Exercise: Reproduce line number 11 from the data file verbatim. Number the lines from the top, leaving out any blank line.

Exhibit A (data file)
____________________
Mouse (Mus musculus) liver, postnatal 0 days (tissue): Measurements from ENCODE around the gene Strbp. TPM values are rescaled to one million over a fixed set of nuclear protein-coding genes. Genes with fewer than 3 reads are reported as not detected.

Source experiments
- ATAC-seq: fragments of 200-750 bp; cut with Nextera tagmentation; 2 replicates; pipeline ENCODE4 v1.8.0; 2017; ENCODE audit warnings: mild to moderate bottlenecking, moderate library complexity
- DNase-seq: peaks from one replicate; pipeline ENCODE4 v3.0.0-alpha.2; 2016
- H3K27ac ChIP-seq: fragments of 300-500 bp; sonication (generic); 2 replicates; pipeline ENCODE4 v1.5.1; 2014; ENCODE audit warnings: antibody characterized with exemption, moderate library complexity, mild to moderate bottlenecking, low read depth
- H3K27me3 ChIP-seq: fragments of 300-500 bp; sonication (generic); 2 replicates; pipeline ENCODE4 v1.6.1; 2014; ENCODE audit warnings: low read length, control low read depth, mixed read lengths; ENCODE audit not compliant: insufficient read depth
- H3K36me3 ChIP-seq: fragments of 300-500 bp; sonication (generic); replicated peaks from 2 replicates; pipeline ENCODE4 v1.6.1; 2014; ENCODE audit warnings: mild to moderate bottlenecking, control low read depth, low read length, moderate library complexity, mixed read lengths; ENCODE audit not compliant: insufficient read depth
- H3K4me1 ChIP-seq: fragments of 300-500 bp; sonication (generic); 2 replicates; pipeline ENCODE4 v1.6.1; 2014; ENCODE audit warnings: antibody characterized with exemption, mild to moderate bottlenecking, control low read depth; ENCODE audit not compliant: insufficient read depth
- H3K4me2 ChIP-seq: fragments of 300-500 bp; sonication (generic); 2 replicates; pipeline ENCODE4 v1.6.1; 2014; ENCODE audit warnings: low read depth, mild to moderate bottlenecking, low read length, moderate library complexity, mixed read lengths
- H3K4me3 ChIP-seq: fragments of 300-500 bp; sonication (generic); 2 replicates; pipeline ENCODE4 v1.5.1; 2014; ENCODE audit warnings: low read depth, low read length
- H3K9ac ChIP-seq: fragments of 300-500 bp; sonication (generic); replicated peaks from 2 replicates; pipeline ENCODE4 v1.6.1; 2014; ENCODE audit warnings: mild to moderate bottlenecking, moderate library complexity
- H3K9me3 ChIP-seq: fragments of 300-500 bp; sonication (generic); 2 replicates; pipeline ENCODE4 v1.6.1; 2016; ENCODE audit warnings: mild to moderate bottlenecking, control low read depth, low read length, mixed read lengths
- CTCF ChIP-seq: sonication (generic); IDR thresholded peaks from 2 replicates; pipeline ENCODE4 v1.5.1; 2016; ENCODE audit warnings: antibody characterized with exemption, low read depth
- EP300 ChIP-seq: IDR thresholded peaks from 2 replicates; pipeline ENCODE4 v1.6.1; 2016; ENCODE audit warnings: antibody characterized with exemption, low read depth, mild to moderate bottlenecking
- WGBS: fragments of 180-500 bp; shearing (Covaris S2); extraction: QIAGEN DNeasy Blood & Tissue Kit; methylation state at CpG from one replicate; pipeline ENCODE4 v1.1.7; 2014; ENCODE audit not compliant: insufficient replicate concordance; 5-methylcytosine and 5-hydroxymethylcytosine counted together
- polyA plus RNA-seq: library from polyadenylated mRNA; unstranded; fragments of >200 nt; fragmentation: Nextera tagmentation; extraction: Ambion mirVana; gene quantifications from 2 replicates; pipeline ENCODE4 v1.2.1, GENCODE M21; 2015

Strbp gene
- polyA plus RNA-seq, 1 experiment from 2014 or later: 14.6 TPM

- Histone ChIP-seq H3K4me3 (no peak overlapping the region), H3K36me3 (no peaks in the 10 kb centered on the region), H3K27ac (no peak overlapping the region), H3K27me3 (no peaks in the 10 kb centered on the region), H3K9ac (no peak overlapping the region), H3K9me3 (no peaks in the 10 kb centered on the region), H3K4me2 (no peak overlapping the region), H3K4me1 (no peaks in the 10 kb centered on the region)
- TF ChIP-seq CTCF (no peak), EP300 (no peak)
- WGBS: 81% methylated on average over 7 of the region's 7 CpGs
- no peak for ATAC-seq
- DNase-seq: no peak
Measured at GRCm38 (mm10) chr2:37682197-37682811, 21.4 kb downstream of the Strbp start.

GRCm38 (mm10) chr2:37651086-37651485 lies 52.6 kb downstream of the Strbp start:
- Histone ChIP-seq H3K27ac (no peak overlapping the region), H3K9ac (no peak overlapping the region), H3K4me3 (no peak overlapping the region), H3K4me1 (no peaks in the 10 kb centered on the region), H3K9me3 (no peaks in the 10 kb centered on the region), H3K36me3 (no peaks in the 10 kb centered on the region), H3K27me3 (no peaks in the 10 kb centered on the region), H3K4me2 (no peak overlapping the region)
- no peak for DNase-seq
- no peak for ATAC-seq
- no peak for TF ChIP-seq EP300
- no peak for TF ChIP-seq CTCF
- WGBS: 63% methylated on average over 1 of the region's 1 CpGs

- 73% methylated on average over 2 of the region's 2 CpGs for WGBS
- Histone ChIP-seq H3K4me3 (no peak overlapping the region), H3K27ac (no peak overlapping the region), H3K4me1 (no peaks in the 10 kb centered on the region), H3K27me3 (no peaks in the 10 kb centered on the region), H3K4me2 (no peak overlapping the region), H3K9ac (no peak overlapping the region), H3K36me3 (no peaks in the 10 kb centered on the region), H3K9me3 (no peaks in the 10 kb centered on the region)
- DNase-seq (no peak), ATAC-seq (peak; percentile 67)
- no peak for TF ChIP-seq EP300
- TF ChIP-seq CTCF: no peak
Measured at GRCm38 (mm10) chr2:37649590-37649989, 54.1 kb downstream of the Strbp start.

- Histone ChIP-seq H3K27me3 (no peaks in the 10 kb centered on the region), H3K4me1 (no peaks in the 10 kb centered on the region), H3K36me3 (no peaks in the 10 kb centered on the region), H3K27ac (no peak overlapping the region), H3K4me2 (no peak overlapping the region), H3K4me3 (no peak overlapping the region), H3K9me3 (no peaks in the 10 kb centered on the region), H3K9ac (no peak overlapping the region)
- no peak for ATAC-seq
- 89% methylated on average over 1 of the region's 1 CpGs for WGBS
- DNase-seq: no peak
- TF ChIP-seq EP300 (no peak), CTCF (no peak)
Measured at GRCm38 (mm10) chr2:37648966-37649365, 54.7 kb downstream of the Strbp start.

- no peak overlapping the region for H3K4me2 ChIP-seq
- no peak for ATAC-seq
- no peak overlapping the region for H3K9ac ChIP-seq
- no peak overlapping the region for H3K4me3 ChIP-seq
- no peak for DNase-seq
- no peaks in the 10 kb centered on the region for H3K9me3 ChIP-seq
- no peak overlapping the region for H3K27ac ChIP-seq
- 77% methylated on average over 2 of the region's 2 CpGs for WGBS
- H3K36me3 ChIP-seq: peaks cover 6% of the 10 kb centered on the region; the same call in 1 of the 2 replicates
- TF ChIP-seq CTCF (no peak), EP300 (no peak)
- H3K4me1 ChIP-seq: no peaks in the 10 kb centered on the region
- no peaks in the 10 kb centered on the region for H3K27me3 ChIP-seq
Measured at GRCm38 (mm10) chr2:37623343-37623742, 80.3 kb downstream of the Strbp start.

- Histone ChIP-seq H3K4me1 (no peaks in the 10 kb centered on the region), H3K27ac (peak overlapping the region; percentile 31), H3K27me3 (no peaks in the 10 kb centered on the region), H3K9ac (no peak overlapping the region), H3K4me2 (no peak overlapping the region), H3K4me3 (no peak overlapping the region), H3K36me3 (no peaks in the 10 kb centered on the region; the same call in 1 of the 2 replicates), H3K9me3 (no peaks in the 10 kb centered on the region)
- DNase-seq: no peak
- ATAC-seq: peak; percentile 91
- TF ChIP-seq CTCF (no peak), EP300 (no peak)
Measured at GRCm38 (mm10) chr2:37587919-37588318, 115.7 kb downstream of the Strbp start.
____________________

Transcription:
- H3K9ac ChIP-seq: fragments of 300-500 bp; sonication (generic); replicated peaks from 2 replicates; pipeline ENCODE4 v1.6.1; 2014; ENCODE audit warnings: mild to moderate bottlenecking, moderate library complexity